Apparently, there's a viral image making the rounds today supposedly showing a McDonald's golden arches sign that says "We Support Chick-fil-A, Now Try to Boycott Us!" It's even being touted as an "urban legend."
What all this has to do with my own 365-day tour of duty in Vietnam in 1970-71 is connected, I believe, to what urban legends are made of, what it is about them we want to believe and what we're afraid to know is the real truth.
In May of 1967, Archie Bell of Archie Bell & the Drells Tighten Up fame, ("Hi everybody, we're Archie Bell and the Drells from Houston, Texas...") was drafted into the U. S. Army.
By way of background, Tighten Up was a 1968 mega-hit by a Houston, Texas-based R&B vocal group by the name of Archie Bell and the Drells. The song peaked at #1 on both the Billboard R&B and pop charts in the spring of 1968, ranked #265 on Rolling Stone's list of the 500 Greatest Songs of All Time, and has been called one of the earliest funk music hits by music aficionados.
And it made you wanna get up and dance. And dance.
Unfortunately for Archie Bell, just as Tighten Up was taking off, he was being grounded by Uncle Sam. "The song exploded and sold 200,000 copies but I don't know how it feels to have a hot record in the states," Bell told an interviewer in 2007, "because I could only come home on leaves to record the album."
With the real Archie Bell out of the picture, several fake Archie Bell and The Drells cropped up, including one phony, all-white Archie Bell and the Drells group. By the time I got to Vietnam in late 1970, the word was that Archie Bell had died from wounds he'd sustained in Vietnam, much like the (false) rumor that Jerry Mathers of Leave It To Beaver fame had died in combat.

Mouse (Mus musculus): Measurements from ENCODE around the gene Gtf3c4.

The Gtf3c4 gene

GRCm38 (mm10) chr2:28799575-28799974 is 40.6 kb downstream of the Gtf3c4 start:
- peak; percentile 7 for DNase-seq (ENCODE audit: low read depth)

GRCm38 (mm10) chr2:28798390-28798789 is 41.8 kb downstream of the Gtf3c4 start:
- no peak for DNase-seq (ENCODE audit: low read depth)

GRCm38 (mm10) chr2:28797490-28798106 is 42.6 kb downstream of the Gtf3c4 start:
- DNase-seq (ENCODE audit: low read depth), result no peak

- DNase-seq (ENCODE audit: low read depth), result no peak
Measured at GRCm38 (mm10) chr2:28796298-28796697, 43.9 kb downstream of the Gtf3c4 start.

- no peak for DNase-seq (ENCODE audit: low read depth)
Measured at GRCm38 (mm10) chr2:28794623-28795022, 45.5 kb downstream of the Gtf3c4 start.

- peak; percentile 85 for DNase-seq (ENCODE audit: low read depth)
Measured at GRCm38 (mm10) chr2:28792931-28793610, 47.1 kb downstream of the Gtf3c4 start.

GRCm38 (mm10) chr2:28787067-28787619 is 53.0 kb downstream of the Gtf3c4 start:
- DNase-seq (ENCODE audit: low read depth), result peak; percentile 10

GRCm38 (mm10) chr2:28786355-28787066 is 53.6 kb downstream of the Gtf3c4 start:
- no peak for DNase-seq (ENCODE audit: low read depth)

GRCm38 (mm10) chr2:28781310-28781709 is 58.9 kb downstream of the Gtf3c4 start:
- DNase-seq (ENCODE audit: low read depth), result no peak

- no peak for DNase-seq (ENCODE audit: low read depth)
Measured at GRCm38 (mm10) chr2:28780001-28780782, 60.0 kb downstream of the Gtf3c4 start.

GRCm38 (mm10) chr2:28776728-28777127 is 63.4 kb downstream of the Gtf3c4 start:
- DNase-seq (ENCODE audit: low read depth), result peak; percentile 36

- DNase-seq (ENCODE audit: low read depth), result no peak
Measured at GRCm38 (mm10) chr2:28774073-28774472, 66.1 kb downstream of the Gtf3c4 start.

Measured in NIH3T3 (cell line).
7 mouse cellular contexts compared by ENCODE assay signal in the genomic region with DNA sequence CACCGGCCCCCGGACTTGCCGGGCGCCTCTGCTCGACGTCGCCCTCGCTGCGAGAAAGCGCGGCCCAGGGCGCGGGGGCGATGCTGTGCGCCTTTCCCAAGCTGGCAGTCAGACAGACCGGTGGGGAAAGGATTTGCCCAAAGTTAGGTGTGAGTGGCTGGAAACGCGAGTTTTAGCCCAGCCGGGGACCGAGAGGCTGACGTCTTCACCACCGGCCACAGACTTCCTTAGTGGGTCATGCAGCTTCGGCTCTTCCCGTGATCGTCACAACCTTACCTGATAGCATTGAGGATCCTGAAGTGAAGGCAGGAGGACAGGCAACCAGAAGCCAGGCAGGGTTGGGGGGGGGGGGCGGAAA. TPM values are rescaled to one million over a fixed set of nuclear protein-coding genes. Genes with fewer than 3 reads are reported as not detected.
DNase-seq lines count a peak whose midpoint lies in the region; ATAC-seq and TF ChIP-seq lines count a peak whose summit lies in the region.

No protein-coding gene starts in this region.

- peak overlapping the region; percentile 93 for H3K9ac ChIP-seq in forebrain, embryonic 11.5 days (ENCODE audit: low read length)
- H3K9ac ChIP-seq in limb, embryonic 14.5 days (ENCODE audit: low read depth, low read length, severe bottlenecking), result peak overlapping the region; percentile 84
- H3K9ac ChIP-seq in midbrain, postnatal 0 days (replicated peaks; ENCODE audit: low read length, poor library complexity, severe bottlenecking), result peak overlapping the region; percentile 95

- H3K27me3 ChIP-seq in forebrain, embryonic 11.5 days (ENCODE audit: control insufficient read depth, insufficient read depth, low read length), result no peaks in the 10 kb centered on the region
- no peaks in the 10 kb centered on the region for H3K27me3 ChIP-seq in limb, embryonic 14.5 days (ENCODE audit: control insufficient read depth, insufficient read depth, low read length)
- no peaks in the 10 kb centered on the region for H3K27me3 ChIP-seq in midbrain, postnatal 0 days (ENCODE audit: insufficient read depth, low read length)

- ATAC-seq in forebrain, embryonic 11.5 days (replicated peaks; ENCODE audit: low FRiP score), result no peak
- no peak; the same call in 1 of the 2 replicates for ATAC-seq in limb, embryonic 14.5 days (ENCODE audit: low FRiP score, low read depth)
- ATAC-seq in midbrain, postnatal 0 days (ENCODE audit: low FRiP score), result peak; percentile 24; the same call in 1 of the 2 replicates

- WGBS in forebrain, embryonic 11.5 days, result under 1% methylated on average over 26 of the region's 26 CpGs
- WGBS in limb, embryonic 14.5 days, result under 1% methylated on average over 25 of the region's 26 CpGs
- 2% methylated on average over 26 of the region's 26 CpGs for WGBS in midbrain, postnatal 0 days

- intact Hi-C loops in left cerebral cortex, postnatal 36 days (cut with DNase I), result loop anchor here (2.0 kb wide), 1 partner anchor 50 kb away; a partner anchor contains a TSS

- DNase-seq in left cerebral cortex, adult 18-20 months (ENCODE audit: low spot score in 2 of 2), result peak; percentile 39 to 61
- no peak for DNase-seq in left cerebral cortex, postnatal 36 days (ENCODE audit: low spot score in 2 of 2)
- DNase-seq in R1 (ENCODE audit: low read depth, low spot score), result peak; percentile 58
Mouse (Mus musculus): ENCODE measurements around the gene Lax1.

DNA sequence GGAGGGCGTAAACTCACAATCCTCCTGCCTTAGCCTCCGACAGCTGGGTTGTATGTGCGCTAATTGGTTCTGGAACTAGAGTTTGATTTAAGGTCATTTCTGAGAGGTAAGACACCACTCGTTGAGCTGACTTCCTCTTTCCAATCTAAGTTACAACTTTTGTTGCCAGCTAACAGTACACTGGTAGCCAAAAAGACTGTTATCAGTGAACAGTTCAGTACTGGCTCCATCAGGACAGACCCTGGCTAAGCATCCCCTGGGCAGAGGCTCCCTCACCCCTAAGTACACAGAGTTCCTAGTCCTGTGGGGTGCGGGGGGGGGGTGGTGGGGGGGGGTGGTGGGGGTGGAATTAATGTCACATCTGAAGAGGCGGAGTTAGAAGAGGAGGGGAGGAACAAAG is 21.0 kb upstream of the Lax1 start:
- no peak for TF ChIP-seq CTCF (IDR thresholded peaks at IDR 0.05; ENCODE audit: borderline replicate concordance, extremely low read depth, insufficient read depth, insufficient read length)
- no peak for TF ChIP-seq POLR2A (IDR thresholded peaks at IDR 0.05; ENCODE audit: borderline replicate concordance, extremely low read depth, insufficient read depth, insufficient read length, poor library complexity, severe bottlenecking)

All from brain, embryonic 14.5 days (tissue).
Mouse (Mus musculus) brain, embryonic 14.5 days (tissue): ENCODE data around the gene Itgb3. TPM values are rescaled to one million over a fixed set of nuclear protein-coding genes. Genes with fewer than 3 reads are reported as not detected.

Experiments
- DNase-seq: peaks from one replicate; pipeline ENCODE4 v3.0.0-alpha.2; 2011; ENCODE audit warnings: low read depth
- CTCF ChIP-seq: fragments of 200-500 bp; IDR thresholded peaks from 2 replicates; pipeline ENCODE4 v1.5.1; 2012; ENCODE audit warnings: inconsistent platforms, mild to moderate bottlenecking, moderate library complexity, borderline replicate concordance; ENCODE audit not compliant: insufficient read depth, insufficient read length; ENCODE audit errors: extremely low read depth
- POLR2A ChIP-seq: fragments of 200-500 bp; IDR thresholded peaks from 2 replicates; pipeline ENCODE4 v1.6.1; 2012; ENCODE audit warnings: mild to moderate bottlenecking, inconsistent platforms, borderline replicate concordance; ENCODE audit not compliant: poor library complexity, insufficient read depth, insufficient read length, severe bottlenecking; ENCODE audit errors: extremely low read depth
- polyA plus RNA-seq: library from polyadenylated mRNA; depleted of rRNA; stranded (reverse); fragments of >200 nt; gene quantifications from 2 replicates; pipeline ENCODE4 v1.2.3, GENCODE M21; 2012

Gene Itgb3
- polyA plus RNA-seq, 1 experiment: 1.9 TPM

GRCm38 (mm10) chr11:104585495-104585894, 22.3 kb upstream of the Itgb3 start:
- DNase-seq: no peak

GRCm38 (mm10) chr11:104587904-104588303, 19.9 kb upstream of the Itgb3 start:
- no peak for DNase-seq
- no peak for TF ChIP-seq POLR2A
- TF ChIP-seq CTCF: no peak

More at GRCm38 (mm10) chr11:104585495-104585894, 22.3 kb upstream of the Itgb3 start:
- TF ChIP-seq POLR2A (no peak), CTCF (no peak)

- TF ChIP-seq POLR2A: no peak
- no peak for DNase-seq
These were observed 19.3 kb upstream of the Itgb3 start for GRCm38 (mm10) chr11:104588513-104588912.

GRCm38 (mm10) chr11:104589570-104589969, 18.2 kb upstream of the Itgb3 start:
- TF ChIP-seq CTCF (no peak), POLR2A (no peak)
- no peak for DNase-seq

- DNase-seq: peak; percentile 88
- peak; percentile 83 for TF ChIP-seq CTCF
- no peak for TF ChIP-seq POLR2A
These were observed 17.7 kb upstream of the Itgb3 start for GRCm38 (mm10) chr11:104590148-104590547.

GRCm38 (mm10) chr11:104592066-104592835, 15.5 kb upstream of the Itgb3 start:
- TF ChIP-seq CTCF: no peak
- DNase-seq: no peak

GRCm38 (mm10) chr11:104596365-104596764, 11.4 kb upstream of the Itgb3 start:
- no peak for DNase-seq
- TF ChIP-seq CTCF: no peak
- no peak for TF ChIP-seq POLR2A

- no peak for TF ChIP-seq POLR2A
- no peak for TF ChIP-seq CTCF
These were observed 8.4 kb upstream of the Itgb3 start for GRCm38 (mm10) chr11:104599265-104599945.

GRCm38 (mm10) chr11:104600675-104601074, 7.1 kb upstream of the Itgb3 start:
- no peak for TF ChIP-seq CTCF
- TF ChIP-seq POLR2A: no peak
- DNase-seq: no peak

In other words, our youth, our innocence and our music were all succumbing to Vietnam, much like we were.
And while there was some truth in that -- Michael Herr, author of the great Vietnam journalism book Dispatches, is quoted as saying that "Vietnam is what we had instead of happy childhoods," there was a lot of urban myth/legend in that belief, too. And why is that?
I think some of it has to do with that visceral loss of innocence that I mention above, but some of it also has to do with the relevancy of that old saying "misery loves company." Trying to survive 365 days in Vietnam in 1970-71 I, like thousands upon thousands of my fellow GIs, was scared and miserable. So I took comfort in the fact that a person who is miserable can find solace in other people who share their feelings. This is the basis of some forms of group therapy -- when you realize you are not the only one feeling the way you feel, well, you don't feel so bad.
And how better to share that misery than with idols like The Beaver and Archie Bell?
Eventually, the Beaver-dying-in Vietnam-myth was debunked, but in the era before the Internet, I remained unconvinced about Archie Bell until I visited The Wall in Washington, D.C.. Standing in front of Panel 25W Line 61, I looked at the name and realized my obsession had been with Arthur Bell, a white man from Mississippi, who wasn't the guy who sang Tighten Up after all.
The real Archie Bell was never in Vietnam, was never wounded ("Nah, man, I never saw any combat," he says) and was discharged from the Army in 1969. His oldest brother fought in Vietnam, as did every member of his unit from basic training. Archie came back to a long, prosperous musical career and still gets to perform Tighten Up.
Sadly, Specialist 4 Arthur Frederick Bell was killed by small arms fire in Binh Dinh, South Vietnam, in May 1969. He was 23 years old. That's old by Vietnam demographics, but it's still a life cut short too soon. He probably watched Leave it to Beaver and listened to Tighten Up.
But Arthur Frederick Bell and more than 58,000 others never got to come home.
That's why I don't put a lot of stock in that phony McDonald's sign. I steer clear of urban legends altogether, especially when I might have a hard time dealing with their debunking.
War is, perhaps, the greatest debunker of all.
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